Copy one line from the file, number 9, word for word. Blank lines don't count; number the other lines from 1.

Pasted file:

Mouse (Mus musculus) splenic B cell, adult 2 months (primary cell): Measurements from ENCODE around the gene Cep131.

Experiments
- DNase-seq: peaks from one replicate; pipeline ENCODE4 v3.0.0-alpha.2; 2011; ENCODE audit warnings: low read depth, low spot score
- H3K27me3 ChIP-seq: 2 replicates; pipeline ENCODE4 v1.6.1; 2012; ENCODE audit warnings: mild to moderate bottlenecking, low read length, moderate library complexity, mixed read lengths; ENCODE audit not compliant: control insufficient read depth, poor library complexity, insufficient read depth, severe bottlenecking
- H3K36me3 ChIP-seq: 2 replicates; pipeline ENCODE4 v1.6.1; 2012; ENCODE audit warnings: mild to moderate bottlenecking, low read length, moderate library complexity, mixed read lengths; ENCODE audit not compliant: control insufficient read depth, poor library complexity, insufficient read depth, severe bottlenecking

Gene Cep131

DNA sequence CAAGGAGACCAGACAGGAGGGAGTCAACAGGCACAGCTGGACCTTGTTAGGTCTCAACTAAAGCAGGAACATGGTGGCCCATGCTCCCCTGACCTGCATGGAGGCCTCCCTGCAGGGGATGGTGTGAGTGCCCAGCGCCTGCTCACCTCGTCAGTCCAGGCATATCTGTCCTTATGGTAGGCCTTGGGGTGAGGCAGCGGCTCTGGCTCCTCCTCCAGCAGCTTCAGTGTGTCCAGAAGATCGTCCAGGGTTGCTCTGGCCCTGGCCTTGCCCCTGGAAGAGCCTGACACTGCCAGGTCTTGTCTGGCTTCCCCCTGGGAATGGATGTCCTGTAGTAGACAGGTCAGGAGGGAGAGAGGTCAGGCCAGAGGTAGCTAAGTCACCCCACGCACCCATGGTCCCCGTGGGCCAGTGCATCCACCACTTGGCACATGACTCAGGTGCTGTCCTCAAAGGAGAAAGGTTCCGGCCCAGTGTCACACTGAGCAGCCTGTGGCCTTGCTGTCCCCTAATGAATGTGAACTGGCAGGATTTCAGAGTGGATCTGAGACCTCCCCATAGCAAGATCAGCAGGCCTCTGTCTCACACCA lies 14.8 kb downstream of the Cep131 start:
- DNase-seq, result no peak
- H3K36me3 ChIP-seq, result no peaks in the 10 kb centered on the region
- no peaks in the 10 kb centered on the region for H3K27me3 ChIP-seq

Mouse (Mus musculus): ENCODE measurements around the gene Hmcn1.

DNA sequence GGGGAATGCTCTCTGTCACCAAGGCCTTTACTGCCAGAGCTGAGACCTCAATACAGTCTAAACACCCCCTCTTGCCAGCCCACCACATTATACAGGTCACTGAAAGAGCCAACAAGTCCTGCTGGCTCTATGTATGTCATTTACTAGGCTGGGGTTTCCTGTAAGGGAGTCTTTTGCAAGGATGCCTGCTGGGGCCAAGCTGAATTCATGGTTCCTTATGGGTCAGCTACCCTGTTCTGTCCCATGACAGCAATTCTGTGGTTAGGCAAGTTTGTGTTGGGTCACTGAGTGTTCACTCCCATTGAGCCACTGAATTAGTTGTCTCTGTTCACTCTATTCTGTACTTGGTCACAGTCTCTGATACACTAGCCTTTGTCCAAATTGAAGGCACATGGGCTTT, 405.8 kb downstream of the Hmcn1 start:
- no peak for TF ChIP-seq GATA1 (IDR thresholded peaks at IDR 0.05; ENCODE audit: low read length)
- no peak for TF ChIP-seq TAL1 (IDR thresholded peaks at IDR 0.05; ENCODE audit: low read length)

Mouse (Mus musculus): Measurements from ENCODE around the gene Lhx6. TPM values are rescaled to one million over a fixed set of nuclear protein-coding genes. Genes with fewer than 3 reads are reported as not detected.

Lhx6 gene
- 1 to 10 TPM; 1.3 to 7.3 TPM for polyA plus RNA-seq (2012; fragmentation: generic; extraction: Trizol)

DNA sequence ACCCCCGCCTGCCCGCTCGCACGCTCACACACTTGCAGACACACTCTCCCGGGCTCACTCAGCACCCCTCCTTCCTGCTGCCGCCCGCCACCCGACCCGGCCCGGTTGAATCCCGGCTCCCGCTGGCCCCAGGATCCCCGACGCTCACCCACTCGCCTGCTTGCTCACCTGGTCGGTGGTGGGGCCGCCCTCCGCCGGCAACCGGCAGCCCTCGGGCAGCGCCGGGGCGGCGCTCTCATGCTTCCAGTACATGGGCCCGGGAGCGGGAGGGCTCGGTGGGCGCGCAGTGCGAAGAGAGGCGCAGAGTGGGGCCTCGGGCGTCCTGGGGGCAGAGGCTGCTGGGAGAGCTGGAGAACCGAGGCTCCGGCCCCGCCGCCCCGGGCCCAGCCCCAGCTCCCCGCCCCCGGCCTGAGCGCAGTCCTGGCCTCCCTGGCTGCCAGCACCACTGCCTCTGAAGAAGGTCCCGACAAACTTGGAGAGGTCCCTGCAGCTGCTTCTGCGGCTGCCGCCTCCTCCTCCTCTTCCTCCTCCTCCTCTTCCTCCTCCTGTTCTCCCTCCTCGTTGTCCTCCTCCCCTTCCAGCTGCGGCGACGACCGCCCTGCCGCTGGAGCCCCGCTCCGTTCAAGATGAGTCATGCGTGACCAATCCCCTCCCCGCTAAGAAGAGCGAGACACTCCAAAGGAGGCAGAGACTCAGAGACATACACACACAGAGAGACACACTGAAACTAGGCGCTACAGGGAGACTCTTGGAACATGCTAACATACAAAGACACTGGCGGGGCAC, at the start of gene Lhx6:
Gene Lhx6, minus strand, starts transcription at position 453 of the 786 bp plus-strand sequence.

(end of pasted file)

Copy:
- H3K36me3 ChIP-seq, result no peaks in the 10 kb centered on the region